John F. Kennedy Jr.’s Wife Confessed To Kissing Another Man Before Their Tragic Deaths In Plane Crash

New book 'The Kennedy Heirs' by J. Randy Taraborrelli reveals the shocking revelation that John F. Kennedy Jr.'s wife Carolyn Bessette kissed someone else before they both tragically died.

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Before John F. Kennedy Jr. and wife Carolyn Bessette died in a plane crash in 1999 at the ages of 38 and 33 respectively, Carolyn allegedly kissed another man, author J. Randy Taraborrelli claims in his new book, The Kennedy Heirs, reports PEOPLE. “John and Carolyn loved each other,” says Taraborrelli, “but their struggles were much more real than people realize.” Carolyn reportedly “confided in” a friend while her husband dealt with his cousin Anthony Radziwill having cancer. Carolyn was at her friend’s apartment to talk, but her chat with an “old friend” culminated with a kiss.

“[Carolyn] pulled away and said, ‘No, what am I doing? I can’t be here right now,’ and quickly left,” Taraborrelli wrote, according to PEOPLE. Instead of keeping this to herself, Carolyn confessed to JFK Jr., which led the son of the 35th President of the United States going over to the other’s man’s apartment at 2 a.m “He opened the door to find John Kennedy, his face twisted in anger,” Taraborrelli said. “John swung a punch. ‘Stay away from my goddamn wife.'” The married couple then began couples’ counseling to sort through their issues, but tragically died in a plane crash on their way to John’s cousin Rory Kennedy’s wedding, along with Carolyn’s sister Lauren, who was 34 at the time of her death.

“Both wanted to improve their marriage. John didn’t want to be one of those Kennedy men who didn’t care how his wife feels,” explains Taraborelli. The couple met in the mid-1990s when Carolyn worked as a Calvin Klien publicist. Their relationship was intense from the very beginning, as JFK Jr. fell hard for his new love. “You know how you hear about meeting a girl and knowing instantly she’s the one? Well, it happened to me,” he confided to a close friend, according to Taraborelli. While John wanted Carolyn to know him as someone “other than the song of a president,” the shadow of John F. Kennedy loomed over their relationship, and Carolyn, according to Taraborelli’s book, struggled to fit in with the family.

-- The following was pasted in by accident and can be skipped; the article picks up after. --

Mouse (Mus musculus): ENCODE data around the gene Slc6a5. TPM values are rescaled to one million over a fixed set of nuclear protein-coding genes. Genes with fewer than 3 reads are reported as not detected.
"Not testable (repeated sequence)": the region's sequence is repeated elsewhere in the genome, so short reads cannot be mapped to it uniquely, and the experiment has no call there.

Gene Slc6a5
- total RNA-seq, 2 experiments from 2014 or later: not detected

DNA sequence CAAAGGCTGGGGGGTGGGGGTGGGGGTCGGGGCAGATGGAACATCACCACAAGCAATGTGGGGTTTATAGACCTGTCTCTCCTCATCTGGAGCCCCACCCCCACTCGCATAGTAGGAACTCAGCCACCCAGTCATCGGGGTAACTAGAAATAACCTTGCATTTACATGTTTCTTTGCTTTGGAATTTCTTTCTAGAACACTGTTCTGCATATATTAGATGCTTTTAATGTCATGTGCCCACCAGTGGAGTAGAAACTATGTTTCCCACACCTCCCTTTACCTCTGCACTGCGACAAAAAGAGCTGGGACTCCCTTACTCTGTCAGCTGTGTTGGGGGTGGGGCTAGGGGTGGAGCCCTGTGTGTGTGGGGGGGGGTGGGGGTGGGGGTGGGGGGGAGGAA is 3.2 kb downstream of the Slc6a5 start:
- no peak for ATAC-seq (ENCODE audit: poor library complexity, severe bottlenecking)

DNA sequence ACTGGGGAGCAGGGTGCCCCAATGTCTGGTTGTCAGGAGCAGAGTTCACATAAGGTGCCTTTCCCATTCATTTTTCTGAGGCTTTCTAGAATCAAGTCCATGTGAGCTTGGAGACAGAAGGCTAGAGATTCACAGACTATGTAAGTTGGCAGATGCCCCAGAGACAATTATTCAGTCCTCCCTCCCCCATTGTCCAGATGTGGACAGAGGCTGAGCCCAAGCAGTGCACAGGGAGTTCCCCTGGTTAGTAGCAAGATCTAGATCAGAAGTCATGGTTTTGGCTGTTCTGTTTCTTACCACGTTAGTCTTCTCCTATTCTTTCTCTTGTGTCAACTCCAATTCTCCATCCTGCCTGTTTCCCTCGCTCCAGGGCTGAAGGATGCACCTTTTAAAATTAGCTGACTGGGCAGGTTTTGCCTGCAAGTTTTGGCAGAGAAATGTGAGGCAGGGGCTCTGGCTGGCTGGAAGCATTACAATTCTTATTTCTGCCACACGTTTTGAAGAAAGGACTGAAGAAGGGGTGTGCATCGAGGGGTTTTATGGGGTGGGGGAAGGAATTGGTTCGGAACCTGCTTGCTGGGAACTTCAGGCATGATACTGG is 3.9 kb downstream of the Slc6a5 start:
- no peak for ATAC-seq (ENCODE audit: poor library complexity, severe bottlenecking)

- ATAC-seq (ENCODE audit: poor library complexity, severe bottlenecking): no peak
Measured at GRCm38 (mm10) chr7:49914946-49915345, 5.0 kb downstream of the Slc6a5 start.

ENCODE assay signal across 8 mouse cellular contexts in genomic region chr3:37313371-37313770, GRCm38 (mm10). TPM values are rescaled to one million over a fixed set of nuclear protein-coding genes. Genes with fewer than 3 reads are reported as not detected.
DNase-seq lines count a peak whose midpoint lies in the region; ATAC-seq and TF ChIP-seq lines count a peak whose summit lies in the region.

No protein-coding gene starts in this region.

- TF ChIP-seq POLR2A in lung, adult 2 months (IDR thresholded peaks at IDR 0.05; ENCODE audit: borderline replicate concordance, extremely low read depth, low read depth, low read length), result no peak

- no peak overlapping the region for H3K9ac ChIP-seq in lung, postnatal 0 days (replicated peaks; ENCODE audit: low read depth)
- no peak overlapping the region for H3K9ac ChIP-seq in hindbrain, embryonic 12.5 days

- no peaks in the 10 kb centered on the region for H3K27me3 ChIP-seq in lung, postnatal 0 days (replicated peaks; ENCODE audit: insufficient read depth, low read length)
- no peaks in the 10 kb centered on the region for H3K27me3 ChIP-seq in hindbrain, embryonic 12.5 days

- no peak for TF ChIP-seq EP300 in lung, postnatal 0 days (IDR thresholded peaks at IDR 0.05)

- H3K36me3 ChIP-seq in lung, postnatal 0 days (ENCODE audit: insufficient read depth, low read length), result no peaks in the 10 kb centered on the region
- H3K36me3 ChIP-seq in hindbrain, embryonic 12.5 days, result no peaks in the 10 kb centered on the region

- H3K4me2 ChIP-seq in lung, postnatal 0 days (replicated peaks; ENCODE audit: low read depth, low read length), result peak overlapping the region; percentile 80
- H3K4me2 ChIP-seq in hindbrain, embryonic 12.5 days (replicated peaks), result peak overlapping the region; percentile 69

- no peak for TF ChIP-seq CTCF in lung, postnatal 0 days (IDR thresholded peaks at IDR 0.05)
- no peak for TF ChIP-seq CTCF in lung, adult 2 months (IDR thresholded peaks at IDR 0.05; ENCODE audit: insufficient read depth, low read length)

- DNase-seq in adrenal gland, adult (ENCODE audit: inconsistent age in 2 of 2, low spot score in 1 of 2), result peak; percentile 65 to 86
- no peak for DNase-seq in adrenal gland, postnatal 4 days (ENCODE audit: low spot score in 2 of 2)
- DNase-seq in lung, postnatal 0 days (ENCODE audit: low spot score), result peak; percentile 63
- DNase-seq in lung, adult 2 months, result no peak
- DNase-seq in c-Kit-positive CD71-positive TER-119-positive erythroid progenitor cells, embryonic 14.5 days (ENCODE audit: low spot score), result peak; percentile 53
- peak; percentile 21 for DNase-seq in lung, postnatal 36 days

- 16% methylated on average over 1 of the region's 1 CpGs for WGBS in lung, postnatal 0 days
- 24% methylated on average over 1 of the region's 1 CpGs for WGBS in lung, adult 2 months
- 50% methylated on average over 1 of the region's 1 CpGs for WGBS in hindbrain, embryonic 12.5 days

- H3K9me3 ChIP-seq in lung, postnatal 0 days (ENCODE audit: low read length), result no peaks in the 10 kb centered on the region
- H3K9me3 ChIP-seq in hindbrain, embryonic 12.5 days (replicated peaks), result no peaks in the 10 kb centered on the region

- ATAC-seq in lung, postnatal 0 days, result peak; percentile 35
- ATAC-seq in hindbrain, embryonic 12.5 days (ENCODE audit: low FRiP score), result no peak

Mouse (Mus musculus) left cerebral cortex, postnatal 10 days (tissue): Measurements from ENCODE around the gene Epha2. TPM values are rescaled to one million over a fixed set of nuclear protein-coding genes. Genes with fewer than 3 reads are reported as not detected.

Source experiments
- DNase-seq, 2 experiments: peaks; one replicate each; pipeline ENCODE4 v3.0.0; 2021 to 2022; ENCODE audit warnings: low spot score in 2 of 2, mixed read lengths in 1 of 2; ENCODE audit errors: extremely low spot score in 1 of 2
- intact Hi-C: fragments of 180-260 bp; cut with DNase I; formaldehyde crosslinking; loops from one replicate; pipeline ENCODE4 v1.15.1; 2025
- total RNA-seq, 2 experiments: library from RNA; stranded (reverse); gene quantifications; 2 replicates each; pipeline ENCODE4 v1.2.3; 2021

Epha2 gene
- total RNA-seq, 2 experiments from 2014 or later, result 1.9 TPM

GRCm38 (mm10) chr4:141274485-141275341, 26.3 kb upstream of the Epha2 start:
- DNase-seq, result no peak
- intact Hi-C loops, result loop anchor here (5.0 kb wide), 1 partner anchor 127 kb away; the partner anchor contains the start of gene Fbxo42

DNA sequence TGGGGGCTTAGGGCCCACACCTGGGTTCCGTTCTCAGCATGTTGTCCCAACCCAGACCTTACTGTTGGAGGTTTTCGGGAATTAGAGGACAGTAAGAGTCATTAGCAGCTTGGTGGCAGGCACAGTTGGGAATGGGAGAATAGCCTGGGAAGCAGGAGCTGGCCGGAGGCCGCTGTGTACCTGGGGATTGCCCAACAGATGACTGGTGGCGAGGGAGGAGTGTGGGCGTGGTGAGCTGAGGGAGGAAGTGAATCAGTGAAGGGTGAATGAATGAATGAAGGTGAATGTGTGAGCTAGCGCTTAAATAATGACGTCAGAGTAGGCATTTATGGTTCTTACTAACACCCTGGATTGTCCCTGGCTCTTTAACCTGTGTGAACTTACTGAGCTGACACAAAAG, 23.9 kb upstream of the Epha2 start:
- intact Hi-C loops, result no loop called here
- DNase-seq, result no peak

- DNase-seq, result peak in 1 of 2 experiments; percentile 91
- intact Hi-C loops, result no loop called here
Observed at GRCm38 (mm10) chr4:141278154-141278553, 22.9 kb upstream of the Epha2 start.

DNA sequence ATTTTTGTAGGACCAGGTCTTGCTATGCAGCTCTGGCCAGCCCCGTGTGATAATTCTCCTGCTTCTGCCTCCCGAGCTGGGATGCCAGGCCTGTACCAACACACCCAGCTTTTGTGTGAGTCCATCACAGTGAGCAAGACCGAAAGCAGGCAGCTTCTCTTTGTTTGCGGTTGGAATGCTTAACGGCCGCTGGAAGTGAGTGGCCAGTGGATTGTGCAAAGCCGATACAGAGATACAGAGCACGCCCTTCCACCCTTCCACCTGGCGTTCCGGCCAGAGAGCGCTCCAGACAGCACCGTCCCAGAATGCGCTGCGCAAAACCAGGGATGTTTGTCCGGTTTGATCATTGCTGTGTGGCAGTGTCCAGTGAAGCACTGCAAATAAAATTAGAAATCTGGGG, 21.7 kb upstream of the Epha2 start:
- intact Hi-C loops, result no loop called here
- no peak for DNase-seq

During her first visit to the Hyannis Port family compound, JFK’s Jr.’s aunt, Ethel Kennedy, the widow of the U.S. Senator Robert F. Kennedy, apparently tested Carolyn. Taraborelli writes in his book: “So, do you think a federal assault weapons ban will impact crime in our country, dear?” asked Ethel. “Carolyn looked stunned. ‘I…um…I…uh…I think it will?” she answered. “I’m sure you do, dear,” Ethel responded. “You may want to read up on it. It’s quite important.”

Though both struggled with the fame and pressure of the Kennedy name, J. Randy Taraborrelli claims that “they really did love each other, but the question I ask in the book and the question they asked themselves was, ‘Is that enough?’ Their love for each other was undeniable, but was it enough considering everything that was working against them?”